Belarus: Russia crucial to quashing devaluation fears


Guy Norton
Published on:

Current account deficit key economic weakness; Government spending promises add to woes

As Euromoney went to press there was widespread speculation that Belarus would be forced to devalue the rouble for the second time in as many years, amid a spiralling current account deficit and dwindling FX reserves.

Russian financial assistance is likely to play a key role in Belarus avoiding devaluation and a possible sovereign debt default. However, any funding from Moscow is likely to come with strings attached and might lead to prize Belarusian assets falling into Russian hands. Belarus is seeking a $1 billion loan from Moscow and $1.7 billion from a Russia-led regional bailout fund.

In recent weeks Belarusian citizens have been besieging banks and foreign exchange bureaux seeking to swap their Belarusian roubles for dollars and euros. The speculative demand for foreign currency has already caused the unofficial exchange rate to fall by around 20%.

fall in Belarus’s foreign currency reserves in six months

fall in Belarus’s foreign currency reserves in six months

That fall mirrors the 20% official devaluation that Belarus carried out in January 2009 as one of the conditions for receiving a $2.5 billion loan from the IMF to help prop up its economy after exports plummeted in the wake of the global economic downturn. The 2009 devaluation was largely the result of problems elsewhere but this time devaluation fears have been sparked by domestic concerns.

Ahead of his re-election in December 2010 Belarusian president Alexander Lukashenko boosted state wages by 30% and ordered lending policies at Belarusian banks to be relaxed. This led to a 40% growth in loans last year. The result was a shopping boom by Belarusian citizens, which sucked in imports and increased the current account deficit to 16% of GDP – widely regarded as unsustainable.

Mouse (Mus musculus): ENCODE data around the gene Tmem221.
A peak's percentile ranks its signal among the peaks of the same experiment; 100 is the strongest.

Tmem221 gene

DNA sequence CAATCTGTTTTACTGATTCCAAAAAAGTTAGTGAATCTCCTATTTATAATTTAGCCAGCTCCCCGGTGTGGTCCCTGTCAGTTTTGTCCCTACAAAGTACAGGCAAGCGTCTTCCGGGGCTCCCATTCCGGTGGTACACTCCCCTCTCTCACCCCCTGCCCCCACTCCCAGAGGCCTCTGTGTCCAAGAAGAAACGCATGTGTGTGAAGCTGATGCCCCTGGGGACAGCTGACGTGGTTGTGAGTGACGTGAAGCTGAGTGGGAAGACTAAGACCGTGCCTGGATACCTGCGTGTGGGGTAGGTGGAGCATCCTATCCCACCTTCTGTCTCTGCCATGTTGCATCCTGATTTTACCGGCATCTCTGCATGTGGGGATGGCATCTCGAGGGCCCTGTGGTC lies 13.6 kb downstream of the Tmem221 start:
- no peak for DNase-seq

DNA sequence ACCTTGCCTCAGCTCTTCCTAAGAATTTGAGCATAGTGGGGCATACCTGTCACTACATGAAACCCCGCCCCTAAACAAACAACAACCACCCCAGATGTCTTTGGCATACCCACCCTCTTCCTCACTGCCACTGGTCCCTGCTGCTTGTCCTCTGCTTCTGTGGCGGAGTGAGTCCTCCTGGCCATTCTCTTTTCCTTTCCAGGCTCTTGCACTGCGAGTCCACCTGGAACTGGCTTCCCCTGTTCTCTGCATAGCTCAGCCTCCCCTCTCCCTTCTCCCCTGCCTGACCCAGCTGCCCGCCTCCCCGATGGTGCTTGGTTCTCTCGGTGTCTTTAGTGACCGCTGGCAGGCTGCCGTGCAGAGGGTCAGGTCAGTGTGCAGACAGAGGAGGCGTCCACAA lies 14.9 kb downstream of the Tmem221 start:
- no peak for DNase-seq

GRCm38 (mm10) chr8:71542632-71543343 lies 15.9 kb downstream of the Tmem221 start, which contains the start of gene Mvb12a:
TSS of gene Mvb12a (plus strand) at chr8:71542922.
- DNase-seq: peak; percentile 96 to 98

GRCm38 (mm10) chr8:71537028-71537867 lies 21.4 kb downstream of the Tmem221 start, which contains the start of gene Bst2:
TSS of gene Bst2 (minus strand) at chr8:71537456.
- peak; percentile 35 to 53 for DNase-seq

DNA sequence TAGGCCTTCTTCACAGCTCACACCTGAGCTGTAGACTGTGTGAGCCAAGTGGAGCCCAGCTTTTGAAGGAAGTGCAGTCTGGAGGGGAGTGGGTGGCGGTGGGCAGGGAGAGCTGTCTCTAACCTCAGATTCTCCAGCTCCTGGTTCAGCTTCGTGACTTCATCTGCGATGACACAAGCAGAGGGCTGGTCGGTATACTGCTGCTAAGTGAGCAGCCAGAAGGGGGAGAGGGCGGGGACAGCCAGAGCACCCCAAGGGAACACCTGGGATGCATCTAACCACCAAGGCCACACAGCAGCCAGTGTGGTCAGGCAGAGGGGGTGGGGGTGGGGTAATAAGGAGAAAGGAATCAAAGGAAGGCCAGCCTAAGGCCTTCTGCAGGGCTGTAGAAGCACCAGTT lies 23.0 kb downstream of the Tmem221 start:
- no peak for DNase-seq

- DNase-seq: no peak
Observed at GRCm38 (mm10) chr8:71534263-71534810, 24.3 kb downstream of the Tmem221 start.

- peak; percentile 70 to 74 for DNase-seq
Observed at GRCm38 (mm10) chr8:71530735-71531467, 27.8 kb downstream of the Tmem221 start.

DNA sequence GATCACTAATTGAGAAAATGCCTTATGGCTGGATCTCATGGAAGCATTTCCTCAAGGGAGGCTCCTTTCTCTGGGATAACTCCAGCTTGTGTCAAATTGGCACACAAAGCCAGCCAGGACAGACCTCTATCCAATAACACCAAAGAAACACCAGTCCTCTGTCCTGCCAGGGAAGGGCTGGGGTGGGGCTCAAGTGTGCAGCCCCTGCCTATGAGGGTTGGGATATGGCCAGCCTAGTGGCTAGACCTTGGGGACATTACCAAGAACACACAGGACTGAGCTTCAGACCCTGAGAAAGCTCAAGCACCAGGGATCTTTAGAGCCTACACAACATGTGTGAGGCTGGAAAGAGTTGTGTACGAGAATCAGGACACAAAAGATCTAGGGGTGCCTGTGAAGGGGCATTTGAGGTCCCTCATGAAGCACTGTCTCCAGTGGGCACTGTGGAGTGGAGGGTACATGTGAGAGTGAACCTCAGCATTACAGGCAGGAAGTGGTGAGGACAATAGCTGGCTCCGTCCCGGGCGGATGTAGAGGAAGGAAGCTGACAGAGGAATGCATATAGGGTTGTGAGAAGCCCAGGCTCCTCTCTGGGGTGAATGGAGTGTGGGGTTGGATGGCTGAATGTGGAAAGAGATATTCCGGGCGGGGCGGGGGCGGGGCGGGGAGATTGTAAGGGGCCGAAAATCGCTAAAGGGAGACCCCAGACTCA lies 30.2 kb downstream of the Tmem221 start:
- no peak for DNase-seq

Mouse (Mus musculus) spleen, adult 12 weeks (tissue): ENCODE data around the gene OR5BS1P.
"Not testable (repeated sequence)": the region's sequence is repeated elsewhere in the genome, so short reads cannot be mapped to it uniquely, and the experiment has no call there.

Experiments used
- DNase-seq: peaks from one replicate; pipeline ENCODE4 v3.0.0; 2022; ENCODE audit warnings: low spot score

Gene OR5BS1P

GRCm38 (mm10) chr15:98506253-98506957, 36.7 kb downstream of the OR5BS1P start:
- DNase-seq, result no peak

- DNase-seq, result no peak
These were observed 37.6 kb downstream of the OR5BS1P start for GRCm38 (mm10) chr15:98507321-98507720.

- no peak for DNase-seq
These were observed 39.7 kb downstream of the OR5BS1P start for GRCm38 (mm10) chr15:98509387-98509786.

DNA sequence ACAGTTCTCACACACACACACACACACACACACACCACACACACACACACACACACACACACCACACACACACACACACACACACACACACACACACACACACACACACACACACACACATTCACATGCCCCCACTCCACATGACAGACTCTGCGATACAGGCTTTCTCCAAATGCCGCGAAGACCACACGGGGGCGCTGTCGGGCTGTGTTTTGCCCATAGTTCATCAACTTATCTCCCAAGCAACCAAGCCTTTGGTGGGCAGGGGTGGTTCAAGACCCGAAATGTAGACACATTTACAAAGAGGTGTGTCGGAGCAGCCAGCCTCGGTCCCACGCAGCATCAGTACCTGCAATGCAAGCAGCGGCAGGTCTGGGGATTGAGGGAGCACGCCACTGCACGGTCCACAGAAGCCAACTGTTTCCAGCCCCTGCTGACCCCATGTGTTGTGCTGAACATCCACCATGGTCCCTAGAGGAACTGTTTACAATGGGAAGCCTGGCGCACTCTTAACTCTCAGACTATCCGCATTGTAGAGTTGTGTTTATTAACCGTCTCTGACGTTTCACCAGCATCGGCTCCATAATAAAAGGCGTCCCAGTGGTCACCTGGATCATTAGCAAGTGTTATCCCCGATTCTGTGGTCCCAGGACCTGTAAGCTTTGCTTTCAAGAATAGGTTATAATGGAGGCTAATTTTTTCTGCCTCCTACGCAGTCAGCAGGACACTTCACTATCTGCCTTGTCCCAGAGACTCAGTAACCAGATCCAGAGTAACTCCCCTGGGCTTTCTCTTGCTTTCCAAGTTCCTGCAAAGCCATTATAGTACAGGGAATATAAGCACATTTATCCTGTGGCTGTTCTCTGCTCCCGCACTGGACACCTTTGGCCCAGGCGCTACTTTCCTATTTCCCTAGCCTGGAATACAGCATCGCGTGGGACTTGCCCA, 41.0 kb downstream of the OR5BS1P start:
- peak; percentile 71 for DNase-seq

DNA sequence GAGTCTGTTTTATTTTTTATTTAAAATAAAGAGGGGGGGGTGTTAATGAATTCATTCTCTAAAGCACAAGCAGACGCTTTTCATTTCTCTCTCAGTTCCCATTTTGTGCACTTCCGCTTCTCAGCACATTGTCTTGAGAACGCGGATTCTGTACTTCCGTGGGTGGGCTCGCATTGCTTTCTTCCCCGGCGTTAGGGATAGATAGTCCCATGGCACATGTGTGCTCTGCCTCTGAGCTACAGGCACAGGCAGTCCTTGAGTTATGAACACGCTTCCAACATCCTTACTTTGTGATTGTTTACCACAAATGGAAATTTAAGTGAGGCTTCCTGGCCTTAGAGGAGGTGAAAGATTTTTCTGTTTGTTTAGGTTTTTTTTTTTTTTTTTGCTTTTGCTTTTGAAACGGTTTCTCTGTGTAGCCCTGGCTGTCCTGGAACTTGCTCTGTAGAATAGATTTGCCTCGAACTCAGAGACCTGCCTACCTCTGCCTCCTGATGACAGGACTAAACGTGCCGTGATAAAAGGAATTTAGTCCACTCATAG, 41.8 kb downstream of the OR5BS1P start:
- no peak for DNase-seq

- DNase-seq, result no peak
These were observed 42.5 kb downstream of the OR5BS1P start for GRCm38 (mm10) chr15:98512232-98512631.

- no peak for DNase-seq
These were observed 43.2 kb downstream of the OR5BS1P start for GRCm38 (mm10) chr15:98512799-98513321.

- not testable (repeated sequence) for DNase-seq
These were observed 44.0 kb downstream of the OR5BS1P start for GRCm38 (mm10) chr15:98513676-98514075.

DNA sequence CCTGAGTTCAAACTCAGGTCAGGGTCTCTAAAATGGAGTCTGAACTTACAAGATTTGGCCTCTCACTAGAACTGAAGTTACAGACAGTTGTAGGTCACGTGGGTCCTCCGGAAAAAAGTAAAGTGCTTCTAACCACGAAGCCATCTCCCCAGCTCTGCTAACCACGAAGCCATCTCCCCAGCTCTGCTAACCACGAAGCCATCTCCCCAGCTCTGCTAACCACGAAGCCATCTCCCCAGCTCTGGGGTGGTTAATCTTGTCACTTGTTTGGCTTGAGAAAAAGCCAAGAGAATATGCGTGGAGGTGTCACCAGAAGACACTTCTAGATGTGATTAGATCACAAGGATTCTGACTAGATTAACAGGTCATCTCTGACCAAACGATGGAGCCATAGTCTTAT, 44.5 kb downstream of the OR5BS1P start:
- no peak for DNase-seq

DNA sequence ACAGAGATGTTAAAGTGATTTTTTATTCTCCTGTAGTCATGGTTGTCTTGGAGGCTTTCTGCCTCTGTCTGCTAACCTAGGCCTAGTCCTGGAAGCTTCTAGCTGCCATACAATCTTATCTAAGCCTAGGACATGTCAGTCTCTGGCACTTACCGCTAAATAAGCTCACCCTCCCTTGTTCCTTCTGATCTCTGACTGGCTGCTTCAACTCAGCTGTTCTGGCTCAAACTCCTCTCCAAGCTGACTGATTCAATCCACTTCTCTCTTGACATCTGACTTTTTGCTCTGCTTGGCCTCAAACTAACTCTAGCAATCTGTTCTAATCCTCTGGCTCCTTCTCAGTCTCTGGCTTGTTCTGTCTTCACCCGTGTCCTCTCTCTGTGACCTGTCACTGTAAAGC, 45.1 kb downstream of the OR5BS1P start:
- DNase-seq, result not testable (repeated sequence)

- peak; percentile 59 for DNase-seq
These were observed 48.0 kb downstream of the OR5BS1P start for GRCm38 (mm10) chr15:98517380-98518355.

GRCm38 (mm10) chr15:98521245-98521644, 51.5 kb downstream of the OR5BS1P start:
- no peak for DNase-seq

According to the IMF, Belarus’s foreign currency reserves have shrunk by more than a third from $5.8 billion in October to $3.7 billion in March, amid efforts to shore up the currency and deliver on Lukashenko’s spending promises.

Ivan Tchakarov, chief economist at Bank of America Merrill Lynch in Moscow, believes the near $3 billion funding package from Russia is the country’s best hope of shoring up its economy, as other solutions such as a new IMF programme or the sale of fertilizer producer Belaruskali will take time to put in place.

However, Tchakarov adds: "Still, even if the scenario of Belarus obtaining a loan from Russia were to transpire, it would only provide a temporary respite as the market will need stronger reassurance that the key underlying vulnerability in the economy, the current account deficit, is being addressed in earnest."

Although Russian finance minister Alexei Kudrin has indicated that Russia is willing to provide Belarus with funds by mid-May, it is reported to have called on Belarus to end low-interest lending and to accelerate state property sell-offs.